The Boeing 707 originated from design studies into an improved version of the military Model 367, then in production for the United States Air Force (USAF) as the C-97. Many configurations of aircraft were considered until finally the 80th configuration was chosen and the aircraft was then dubbed the Model 367-80. With no government funds available, $16 million of the companies funds were used to construct a prototype and the project was officially launched on May 20, 1952. At the time of the project go-ahead, Boeing had changed the way in which it allocated model numbers. As a result the new aircraft would be designated in the 700 block as the 707. The prototype Model 367-80/707 (registered N70700) was rolled out at Renton on May 14, 1951. The aircraft made its first flight from Renton on July 15, 1954 and in August 1955 the aircraft received great publicity by doing two complete barrel rolls over Lake Washington with test pilot A M Tex Johnston at the controls. Initially airlines found the cabin of the 707 to be too small. Boeing subsequently increased the width and length of the cabin. The first order for the aircraft was received from Pan American World Airways (Pan Am), with the airline ordering 23 707-121's. The order was later changed for 15 of these aircraft to become 707-321's. The first 707-121 for Pan Am was rolled out on October 28, 1957 and made its first flight on December 20, 1957. Pan Am's fifth 707 aircraft (N711PA) inaugurated the first revenue-earning 707 flight on October 26, 1958. A unique variant of the 707 was produced for Qantas - the 707-138. This aircraft featured a 3m (10ft) fuselage reduction to allow the carriage of additional fuel. Altogether 138 commercial 707-100's were delivered before production ceased. The Boeing 707-200 was another one off variant produced for Braniff International Airways. The aircraft featured larger thrust engines to improve hot-and-high take-off performance. Braniff had an initial order for five aircraft but one was lost a pre-delivery acceptance flight and thus only four entered service.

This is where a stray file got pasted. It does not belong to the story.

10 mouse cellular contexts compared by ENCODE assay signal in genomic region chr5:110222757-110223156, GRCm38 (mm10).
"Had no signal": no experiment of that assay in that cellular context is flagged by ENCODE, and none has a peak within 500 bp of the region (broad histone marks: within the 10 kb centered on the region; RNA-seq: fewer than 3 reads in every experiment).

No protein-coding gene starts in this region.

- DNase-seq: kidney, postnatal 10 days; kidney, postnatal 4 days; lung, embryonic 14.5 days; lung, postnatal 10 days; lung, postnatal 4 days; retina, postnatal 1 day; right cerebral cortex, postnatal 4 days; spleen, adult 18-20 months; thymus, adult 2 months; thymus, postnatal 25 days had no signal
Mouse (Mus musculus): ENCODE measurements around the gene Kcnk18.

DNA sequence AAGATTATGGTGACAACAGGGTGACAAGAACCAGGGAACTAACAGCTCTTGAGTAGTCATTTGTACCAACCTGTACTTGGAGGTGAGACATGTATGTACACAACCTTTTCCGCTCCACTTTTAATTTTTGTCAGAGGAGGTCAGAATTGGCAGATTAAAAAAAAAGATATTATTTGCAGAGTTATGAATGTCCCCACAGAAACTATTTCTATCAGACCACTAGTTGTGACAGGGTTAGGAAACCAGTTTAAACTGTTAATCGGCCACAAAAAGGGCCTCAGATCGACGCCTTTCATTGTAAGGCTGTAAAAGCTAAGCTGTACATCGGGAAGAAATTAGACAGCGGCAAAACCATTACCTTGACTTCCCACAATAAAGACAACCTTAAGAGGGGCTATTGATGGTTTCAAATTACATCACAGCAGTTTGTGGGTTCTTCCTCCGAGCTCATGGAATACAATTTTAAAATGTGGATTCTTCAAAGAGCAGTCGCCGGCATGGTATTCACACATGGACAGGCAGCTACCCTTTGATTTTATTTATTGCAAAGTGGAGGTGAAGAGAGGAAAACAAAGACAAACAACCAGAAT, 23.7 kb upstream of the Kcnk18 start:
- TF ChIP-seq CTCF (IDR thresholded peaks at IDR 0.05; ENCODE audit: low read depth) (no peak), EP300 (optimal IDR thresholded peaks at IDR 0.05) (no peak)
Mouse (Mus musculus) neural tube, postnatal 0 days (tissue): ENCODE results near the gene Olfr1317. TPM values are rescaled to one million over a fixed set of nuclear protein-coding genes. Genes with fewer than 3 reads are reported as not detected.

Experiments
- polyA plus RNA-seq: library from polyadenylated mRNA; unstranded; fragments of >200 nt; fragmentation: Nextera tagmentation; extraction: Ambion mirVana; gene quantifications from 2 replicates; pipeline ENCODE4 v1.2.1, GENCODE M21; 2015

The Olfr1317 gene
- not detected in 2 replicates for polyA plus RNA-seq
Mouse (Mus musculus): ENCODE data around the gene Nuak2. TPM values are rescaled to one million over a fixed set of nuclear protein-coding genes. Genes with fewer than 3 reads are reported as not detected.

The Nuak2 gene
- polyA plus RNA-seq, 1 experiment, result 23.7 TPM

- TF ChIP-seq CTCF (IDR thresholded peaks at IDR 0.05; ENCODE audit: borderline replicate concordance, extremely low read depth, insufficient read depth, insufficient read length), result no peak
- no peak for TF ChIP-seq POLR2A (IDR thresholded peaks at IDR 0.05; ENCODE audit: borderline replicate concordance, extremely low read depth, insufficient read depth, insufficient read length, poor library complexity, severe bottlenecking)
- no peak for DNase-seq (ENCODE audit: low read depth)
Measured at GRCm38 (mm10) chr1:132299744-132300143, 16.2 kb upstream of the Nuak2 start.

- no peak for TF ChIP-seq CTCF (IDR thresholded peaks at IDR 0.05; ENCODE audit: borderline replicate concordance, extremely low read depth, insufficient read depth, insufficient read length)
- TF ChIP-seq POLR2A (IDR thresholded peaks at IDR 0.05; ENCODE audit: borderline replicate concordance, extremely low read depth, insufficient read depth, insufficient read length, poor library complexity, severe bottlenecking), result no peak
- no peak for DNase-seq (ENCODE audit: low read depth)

The next variant of the 707 to appear was the 707-300 Intercontinental. The aircraft was designed for transoceanic routes. The 707-300 featured a lengthened fuselage which enabled the aircraft to carry around 189 passengers. The wing span and wing area was also increased along with the horizontal tail span. Pan Am was also the launch customer for this version of the 707 and the first delivery to the airline took place on July 19, 1959. The improved 707-300B featured changes including an extension to the wingspan and curved wingtips. Pan Am was once again the launch customer and ordered 31 707-321B's on February 13, 1961 with the first entering service on June 1, 1962. The 707-300C was also launched by Boeing, which was a convertible cargo/passenger aircraft. It featured a large cargo door on the port side of the forward fuselage. Pan Am was launch customer and ordered 15 707-321C's on April 25,1962. The 707-300 was the most popular variant of the 707 aircraft family. A total of 545 commercial model 707-300's were built, the final example being delivered to Nigeria Airways on January 30, 1978. The 707-400 was similar to the 707-300 but featured Rolls-Royce Conway 50B turbofans. Launch customer for this variant was BOAC with the first delivery taking place on February 12, 1960. A total of 37 707-400's were built with other customers being Air India, Cunard Eagle, El Al, Lufthansa and Varig.
The Boeing 720 was a derivative of the 707 designed for operating short to medium range routes from shorter runways. The aircraft was originally referred to as the 707-020 and then the 717-020 before the designation 720-020 was finally agreed on. The aircraft was 2.7m (9ft) shorter than the 707-100. Other changes included a redesigned wing with new full-span leading edge Kruger flaps. Maximum capacity was for 165 passengers in an all-tourist class layout. United Airlines was the launch customer for the 720 and ordered 29 of the aircraft. The fist example was put into service on July 5, 1960. A total of 154 720's were built with the final example being delivered to Western Airlines on September 20, 1967.